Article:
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The castle (right), palace and tomb of Ali Pasha as seen from the island of Ioannina lake.
The palace and the tomb of Ali Pasha at Ioannina.
View of Ioannina. In the centre, the mosque of Aslan Pasha. Ioannina did not in fact become Greek territory until the 1913 Treaty of Bucarest, after the Balcan Wars. The proposition that it be ceded to Greece in 1878 was rejected by the Congress of Berlin due to the reaction of the Ottoman side.
Plan of typical house of affluent Ottoman family: 1. Outer court 2. Entrance. 3. Middle court 4. Stairs and principal gallery, first floor 5. Chamber of reception. 6. Inner court. 7. Apartments of the harem. 8. Kitchen. 9. Halleries of the harem. 10. Streets.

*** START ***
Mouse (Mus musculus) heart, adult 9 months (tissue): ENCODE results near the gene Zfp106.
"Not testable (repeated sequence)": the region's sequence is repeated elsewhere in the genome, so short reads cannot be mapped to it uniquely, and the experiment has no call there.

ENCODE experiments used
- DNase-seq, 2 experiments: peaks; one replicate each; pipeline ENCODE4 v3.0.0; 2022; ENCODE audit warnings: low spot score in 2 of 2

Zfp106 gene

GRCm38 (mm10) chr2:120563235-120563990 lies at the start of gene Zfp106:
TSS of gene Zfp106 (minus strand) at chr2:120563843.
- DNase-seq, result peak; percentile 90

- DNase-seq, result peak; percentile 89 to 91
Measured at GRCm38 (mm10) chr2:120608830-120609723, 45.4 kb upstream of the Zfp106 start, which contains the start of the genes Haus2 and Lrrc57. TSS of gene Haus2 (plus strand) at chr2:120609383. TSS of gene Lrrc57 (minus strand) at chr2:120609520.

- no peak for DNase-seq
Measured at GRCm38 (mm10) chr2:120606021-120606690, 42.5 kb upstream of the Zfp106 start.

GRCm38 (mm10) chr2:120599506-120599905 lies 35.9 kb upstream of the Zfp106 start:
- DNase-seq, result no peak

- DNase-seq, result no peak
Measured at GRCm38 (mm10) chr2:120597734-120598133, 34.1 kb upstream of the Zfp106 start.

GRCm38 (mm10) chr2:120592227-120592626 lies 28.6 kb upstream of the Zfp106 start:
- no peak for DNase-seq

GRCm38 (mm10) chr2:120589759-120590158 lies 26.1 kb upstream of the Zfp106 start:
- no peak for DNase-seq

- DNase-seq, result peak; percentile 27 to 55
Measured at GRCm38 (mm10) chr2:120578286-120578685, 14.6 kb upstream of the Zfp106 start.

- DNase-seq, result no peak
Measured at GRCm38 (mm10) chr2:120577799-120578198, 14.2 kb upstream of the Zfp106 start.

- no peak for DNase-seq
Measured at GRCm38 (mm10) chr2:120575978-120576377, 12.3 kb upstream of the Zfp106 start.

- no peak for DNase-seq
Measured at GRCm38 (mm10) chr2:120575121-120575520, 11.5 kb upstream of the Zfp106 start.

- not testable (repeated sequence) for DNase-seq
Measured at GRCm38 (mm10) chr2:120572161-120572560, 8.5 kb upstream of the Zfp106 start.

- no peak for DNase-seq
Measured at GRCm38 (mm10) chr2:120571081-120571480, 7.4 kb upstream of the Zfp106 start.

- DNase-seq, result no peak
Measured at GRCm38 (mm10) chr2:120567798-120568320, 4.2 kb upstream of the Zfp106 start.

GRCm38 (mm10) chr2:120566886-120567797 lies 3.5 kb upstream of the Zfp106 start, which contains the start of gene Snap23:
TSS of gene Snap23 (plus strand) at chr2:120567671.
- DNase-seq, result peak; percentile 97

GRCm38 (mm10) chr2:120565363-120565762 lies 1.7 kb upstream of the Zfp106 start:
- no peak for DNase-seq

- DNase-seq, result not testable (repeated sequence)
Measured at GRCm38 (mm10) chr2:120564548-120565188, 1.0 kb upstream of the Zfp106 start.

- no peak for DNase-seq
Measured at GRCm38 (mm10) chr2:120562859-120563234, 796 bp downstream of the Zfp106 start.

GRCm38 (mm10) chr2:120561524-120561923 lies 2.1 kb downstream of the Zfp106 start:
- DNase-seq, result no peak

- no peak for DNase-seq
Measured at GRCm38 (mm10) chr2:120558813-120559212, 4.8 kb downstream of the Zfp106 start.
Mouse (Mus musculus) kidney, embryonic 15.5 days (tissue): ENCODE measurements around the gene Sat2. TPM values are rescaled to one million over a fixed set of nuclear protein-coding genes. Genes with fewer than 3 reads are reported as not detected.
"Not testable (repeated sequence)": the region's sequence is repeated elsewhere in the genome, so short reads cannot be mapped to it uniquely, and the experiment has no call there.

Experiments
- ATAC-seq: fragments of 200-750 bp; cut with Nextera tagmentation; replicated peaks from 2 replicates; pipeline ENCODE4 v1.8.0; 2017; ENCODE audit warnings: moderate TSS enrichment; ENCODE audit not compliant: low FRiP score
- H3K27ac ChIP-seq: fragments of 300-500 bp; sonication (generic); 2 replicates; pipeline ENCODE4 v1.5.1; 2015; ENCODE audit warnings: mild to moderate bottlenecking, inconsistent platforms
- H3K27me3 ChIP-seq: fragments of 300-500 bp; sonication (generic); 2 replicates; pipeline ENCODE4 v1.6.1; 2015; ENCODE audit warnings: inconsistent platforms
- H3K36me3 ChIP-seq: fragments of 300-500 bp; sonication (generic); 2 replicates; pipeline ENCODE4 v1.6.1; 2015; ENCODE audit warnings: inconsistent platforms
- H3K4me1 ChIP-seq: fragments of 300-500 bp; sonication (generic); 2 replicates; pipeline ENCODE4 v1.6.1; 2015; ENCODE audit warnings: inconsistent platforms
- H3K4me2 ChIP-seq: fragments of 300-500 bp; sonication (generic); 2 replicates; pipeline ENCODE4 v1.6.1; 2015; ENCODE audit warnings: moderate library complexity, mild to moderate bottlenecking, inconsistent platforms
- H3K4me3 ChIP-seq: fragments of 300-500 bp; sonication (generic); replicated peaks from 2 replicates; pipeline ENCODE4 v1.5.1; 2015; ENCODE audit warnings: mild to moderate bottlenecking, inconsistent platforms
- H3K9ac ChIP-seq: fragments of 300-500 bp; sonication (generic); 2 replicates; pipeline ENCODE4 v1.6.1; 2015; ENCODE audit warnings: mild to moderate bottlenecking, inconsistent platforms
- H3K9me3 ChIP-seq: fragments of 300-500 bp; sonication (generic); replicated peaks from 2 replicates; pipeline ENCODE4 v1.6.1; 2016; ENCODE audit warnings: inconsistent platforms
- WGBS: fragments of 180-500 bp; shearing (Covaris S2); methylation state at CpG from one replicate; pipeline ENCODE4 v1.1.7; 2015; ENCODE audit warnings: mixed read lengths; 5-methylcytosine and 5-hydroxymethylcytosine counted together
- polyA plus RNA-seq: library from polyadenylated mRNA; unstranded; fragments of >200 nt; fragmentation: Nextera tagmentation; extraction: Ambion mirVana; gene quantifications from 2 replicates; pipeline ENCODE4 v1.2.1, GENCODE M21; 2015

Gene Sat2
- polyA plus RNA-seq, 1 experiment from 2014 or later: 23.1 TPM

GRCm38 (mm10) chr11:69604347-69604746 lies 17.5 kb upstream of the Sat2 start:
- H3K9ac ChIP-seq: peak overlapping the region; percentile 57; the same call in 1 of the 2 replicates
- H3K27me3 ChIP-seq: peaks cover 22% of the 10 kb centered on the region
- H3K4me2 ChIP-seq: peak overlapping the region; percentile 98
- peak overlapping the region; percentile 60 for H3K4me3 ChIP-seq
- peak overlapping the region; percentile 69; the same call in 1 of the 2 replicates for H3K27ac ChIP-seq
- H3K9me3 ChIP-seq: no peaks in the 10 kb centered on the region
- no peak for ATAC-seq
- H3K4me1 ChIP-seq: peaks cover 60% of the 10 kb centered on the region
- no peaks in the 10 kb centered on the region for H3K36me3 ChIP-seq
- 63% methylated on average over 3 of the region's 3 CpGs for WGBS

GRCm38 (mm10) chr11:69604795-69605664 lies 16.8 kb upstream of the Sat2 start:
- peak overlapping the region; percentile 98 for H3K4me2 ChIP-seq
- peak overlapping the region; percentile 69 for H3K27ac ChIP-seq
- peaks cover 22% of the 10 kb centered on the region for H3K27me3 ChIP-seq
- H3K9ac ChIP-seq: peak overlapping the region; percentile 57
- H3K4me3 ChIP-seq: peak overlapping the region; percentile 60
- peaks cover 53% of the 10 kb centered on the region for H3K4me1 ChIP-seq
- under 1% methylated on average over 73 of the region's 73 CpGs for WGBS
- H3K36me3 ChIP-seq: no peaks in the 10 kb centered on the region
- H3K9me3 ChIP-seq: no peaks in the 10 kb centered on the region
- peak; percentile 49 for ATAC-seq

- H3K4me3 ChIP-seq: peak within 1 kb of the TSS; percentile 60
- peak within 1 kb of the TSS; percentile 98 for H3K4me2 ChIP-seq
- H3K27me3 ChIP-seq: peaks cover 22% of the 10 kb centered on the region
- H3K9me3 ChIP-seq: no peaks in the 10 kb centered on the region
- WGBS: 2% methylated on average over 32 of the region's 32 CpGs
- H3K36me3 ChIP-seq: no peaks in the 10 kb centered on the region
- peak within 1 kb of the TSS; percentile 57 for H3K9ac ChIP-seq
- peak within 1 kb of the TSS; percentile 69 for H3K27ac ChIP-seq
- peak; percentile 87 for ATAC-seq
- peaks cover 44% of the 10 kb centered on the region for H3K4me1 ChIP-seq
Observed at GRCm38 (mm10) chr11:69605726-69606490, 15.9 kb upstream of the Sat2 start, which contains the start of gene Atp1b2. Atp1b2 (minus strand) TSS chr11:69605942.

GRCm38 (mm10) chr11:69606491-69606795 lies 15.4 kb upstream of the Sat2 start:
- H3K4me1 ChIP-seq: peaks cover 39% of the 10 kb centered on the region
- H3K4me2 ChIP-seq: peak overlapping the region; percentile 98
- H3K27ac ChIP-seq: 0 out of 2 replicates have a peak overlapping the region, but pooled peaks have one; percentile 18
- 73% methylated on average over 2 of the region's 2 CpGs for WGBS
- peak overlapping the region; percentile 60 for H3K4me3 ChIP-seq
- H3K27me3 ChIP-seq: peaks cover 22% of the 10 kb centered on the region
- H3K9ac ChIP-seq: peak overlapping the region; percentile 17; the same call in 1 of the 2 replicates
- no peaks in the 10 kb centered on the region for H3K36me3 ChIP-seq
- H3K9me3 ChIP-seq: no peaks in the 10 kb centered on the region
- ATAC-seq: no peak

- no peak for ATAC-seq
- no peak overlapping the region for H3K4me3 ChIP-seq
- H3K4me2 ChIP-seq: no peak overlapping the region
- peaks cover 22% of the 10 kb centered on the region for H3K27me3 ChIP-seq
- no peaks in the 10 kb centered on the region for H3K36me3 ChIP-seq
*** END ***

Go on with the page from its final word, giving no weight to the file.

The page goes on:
Map of the Lake Pambotis.
A curious jet d'eau at Ioannina. It consists of a small castle built of marble surmounted by cannon, and surrounded by regular lines which play upon each other in imitation of a bombardment: between the cannon, on the parapet, stand figures of parrots, lions, and other birds or beasts, who spout water also out of their mouths as if in mockery at what is going forward.
Ali Pasha Tepelenli of Ioannina. Drawn from nature on 14 March at Butrint Lake, by Louis Dupré.
Ο Dupré επηρεασμένος από τον Pouqueville –τον οποίο γνώρισε και φιλοτέχνησε την προσωπογραφία του– και από ό,τι ο Γάλλος πρόξενος έγραψε για…
Ismail Bey and Mehmed Pasha, sons of Veli Pasha of Thessaly and grandsons of AliPasha of Ioannina, by Louis Dupré.
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